The XML DSO does not make or maintain any connection to a data source. Therefore, any changes that are made to the XML data on the client will not be reflected on the server. To update a data store on the server, a special application would have to be written that could read the updated XML data and then update the data source. Writing such an application is very difficult. A better method to update the data is to use Microsoft's Remote Data Services (RDS) control, which is designed for both reading and updating data on the server. The RDS can connect directly to a database using either a SQL string or a stored procedure.
The XML DSO allows you to work with XML data that is embedded directly in your HTML code. This embedded XML code creates data islands.
To create a data island, you will use the new HTML xml element. This element is not part of the W3C HTML standard. Only Internet Explorer 5 recognizes the xml element. The DSO will find the data located in the xml element and use it as a data island. The xml element includes an id attribute that will be used to reference the data island. The xml element looks as follows:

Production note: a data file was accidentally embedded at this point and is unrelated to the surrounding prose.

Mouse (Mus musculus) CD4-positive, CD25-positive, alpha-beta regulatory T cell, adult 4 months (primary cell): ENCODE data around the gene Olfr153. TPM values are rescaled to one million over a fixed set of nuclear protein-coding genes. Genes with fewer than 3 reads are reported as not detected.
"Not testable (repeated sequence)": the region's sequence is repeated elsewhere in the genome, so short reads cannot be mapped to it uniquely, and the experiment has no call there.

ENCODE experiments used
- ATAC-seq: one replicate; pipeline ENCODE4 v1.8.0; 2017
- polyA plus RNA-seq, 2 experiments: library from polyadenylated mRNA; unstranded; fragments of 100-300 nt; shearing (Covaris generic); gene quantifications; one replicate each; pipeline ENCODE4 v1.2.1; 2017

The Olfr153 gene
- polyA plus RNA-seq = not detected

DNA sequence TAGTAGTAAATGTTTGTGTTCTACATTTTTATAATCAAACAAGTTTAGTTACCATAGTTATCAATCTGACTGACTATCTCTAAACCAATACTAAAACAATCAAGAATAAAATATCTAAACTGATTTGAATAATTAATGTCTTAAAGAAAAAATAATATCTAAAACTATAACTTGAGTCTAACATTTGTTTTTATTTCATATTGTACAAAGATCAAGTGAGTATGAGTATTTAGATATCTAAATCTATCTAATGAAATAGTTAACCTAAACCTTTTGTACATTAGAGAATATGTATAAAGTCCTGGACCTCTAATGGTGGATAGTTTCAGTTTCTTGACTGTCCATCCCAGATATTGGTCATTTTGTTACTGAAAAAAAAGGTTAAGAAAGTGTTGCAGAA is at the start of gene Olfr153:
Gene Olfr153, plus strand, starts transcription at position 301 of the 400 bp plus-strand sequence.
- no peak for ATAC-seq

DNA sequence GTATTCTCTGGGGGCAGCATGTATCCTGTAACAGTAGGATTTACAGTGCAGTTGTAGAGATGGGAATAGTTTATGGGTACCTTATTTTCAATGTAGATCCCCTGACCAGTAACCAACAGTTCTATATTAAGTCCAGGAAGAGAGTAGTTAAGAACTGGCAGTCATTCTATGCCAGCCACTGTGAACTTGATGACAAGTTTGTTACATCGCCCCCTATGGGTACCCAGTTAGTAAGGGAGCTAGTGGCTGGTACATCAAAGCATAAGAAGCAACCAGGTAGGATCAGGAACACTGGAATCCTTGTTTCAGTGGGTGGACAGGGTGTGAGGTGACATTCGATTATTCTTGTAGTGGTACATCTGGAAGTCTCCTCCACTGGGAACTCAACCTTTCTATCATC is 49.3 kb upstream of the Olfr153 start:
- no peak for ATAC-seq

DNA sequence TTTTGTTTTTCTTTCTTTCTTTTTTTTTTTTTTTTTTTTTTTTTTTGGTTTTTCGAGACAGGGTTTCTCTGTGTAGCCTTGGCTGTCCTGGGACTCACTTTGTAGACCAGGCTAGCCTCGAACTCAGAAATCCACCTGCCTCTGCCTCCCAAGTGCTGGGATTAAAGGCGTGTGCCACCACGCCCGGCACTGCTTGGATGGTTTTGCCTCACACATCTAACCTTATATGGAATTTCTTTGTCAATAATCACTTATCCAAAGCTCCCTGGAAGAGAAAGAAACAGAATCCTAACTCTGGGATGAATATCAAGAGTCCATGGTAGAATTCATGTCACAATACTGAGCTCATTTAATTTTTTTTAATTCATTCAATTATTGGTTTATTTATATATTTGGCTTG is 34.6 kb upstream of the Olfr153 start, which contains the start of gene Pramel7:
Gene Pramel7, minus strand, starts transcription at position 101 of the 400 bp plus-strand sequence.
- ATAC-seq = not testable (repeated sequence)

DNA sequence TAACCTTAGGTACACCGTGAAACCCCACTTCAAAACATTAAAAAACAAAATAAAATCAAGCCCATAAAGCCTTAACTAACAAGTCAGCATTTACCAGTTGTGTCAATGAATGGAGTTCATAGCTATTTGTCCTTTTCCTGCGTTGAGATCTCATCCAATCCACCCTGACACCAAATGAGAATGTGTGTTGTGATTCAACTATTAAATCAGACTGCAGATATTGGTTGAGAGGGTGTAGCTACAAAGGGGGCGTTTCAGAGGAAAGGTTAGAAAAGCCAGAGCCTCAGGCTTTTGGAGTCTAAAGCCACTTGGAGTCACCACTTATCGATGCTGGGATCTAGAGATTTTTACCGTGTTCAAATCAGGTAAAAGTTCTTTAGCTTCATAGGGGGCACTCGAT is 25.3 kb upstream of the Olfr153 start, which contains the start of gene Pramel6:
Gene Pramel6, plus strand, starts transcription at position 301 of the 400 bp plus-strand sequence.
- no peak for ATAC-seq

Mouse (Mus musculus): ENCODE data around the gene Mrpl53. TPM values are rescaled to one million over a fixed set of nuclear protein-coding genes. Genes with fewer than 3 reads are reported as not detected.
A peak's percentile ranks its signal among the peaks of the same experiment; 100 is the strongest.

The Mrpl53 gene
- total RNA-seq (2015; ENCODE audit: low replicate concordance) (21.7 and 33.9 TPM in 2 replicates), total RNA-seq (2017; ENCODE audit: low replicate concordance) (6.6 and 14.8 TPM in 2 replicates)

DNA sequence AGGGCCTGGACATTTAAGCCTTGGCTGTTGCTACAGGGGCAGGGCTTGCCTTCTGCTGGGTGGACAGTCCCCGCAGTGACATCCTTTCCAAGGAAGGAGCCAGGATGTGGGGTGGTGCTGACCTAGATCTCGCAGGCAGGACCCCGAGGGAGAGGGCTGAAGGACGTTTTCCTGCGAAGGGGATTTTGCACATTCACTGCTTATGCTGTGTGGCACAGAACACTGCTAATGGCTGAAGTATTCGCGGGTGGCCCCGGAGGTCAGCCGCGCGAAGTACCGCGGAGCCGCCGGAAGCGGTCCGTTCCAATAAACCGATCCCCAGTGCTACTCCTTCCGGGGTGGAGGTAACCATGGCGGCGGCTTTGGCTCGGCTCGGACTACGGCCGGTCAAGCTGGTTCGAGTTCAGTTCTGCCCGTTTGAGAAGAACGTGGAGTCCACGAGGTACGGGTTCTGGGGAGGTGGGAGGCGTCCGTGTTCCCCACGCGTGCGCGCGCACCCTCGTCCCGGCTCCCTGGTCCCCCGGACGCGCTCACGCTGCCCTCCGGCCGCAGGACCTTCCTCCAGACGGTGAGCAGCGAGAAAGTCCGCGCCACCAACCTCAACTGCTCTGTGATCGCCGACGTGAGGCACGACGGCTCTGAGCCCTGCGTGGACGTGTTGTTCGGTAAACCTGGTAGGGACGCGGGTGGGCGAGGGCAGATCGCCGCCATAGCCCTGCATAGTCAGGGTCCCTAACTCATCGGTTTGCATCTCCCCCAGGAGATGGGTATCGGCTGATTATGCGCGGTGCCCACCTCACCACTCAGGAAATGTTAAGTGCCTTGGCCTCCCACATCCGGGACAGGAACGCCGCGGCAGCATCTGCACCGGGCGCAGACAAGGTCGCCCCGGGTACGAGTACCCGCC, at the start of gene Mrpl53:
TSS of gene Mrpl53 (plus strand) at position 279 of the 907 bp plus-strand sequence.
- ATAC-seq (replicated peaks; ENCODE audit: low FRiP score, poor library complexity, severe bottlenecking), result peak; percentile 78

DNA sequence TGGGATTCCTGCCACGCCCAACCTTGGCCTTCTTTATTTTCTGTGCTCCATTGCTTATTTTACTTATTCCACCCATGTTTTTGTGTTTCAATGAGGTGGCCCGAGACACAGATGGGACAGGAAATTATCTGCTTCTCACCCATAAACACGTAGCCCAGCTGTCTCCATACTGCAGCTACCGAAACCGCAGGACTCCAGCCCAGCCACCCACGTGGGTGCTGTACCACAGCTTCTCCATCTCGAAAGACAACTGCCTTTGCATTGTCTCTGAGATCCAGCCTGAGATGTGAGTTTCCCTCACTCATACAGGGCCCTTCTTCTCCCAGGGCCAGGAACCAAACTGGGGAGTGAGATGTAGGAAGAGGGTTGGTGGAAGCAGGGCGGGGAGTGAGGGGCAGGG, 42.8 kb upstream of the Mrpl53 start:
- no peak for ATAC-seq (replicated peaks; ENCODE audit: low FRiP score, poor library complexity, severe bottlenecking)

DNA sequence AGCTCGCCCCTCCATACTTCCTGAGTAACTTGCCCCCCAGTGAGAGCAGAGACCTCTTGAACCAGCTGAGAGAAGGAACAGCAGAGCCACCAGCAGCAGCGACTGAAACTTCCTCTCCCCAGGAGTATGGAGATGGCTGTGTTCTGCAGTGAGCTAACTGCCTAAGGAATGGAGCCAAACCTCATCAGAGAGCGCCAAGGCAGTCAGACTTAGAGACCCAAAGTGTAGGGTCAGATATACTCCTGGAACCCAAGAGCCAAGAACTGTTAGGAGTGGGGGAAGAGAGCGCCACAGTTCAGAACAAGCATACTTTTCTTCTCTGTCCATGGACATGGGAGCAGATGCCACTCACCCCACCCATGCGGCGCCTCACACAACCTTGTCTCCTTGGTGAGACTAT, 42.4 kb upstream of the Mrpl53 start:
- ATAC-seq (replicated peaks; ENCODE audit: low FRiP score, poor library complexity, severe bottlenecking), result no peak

<xml id="orderDSO"> <!--XML data goes here --> </xml>
You can also reference XML data in an external XML document by using the xml element and the src attribute as follows:
<xml id="orderDSO" src="NorthwindOrder.xml"></xml>
As mentioned above, the XML DSO gives you the ability to read and manipulate XML data islands. You can also bind certain form elements to XML data using the XML DSO, which means that the data in the XML DSO will be displayed in the element. Once an element is bound to XML data using the XML DSO, any manipulation of the data you make using the XML DSO will be reflected in the elements that are bound to the XML Data. This will greatly simplify your coding of Web-based user services components. Let's begin by looking at how to bind HTML elements to XML data using the XML DSO.